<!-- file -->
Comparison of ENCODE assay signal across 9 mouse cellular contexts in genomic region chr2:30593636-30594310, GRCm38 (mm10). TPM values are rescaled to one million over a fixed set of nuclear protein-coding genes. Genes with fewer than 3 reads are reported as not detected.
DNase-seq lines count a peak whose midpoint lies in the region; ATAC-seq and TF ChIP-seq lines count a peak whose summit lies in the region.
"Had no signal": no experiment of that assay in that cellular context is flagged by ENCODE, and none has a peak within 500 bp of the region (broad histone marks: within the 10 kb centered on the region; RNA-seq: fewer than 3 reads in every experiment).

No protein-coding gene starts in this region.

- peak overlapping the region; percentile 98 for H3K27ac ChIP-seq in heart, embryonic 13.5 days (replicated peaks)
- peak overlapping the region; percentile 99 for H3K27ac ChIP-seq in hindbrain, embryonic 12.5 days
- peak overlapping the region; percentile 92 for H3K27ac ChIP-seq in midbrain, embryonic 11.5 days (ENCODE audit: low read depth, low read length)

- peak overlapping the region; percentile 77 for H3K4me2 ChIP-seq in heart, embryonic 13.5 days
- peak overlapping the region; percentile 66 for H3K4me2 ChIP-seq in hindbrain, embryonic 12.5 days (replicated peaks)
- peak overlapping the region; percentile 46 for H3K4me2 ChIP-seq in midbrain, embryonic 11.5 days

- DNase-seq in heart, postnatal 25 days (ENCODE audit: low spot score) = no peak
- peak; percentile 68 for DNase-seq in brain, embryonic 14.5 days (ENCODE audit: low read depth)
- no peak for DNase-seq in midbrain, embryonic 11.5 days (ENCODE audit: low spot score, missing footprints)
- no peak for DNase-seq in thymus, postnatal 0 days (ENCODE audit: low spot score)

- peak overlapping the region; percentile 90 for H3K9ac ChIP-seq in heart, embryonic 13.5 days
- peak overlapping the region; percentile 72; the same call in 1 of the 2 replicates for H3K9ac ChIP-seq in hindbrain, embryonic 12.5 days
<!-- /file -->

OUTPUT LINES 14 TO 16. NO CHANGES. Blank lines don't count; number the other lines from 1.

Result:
- no peak for DNase-seq in thymus, postnatal 0 days (ENCODE audit: low spot score)

- peak overlapping the region; percentile 90 for H3K9ac ChIP-seq in heart, embryonic 13.5 days
- peak overlapping the region; percentile 72; the same call in 1 of the 2 replicates for H3K9ac ChIP-seq in hindbrain, embryonic 12.5 days